Attention horse people: winter is coming up! Yes, that means WEF, which is cool, but it also means a few changes in your horse care habits since temperature gets cool too. Find a few essential tips below to help you look out for your buddy during these winter months.
Think of digestion as the fire in the horse’s stomach that keeps it warm. Hence, horses burn more calories naturally during winter months. This means more food in order to prevent weight loss and specifically more hay due to its fiber content. Fiber is what makes the horse’s digestion functional and thus prevents a body temperature drop.
Since the weather itself is not making the horses crave water they usually lower their water intake. However, more water is essential due to the increase of food in order to aid digestion. Impaction Colic, which is a blockage that forms due to feed material obstruction in the large colon, is more common in winter due to a lack of water intake and increase food intake.
SALT + ELECTROLYTES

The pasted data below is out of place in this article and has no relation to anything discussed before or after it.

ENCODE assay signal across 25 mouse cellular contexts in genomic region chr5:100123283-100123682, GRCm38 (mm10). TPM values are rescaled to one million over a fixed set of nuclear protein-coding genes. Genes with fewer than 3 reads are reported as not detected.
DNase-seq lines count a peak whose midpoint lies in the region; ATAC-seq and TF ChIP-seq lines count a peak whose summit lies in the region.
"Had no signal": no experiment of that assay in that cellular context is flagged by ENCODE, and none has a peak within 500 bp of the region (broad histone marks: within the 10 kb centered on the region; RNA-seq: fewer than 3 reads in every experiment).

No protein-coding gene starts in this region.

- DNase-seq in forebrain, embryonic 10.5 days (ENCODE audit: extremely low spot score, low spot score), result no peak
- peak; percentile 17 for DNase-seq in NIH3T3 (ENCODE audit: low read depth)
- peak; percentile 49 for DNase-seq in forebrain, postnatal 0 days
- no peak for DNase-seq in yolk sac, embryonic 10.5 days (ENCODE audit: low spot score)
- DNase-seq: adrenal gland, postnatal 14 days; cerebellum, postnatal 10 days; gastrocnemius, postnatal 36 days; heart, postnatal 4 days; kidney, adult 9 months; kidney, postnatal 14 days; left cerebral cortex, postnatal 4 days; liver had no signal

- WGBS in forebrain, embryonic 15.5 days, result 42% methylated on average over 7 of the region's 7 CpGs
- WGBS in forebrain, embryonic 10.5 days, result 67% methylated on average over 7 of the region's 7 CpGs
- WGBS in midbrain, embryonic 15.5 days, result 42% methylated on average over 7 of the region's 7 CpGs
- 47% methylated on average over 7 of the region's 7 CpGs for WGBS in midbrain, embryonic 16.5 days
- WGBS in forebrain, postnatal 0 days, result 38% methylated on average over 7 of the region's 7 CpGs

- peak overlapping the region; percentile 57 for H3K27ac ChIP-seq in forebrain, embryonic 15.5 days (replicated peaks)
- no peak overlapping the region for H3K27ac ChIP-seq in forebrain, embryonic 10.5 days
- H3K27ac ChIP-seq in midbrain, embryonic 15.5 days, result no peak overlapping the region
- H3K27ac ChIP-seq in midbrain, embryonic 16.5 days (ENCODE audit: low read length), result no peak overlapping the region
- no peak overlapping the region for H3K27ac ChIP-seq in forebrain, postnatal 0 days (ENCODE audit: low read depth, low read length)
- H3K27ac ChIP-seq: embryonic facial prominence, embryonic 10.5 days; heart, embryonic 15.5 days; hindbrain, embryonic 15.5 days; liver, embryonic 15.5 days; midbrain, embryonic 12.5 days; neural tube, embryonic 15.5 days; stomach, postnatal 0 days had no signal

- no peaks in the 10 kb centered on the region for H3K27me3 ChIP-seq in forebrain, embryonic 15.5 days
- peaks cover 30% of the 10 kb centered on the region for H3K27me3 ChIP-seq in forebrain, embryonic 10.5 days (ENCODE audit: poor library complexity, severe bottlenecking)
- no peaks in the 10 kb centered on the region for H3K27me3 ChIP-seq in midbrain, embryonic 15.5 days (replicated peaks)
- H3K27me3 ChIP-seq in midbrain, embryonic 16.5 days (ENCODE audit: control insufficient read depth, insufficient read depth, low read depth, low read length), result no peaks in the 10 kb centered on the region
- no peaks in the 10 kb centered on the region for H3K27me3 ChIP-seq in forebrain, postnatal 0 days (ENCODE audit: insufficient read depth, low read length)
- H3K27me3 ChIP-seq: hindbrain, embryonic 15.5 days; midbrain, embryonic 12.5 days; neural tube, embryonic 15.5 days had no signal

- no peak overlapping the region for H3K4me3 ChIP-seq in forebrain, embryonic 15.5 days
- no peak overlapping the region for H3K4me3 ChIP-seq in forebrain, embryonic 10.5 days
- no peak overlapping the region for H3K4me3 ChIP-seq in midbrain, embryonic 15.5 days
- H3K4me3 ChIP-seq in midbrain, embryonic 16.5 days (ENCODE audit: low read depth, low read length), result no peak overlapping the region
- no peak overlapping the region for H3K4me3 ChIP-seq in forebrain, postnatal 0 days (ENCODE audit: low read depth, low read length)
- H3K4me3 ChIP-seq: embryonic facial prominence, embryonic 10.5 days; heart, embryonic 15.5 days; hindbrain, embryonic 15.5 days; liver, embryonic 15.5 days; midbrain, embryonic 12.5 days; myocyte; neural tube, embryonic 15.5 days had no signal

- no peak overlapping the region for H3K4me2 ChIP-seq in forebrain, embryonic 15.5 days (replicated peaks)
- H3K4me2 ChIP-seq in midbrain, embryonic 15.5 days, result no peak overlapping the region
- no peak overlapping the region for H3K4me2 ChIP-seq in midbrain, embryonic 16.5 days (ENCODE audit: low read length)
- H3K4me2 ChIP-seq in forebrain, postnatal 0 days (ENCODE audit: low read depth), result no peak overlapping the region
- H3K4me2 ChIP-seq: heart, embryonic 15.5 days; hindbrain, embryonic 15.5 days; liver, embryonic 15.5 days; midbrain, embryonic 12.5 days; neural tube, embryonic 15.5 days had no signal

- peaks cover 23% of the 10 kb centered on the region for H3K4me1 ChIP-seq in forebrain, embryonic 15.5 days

There’s a reason for the old proverb that states “you can lead a horse to water, but you can’t make him drink”. Like most humans, most horses don’t drink enough water. Salt and electrolytes are the solution. Besides providing horses with essential minerals, these trigger their thirst instinct making them rehydrate.
Blankets protect horses from the cold weather. These are a basic winter need, however, it is crucial to pay attention if the blanket becomes too warm and the horse’s sweat makes it wet. A wet blanket is (obviously) counterproductive. Remember: horses do have a higher tolerance to low temperatures than we do, so “sweater weather” doesn’t automatically mean blankets.
If your tack is usually outside or the tack room adopts a similar temperature to the one outdoors then it is important to mind the bits. Bits are usually made of metal or synthetic metal, materials that are thermal conductors and will thus feel colder than the low temperature weather. Warm them up by rubbing them against fabric in order to avoid freezing your horse’s mouth.
Last but not least, keep yourself warm! Your health is important for your horse’s health too!
By: Alexia Thermiotis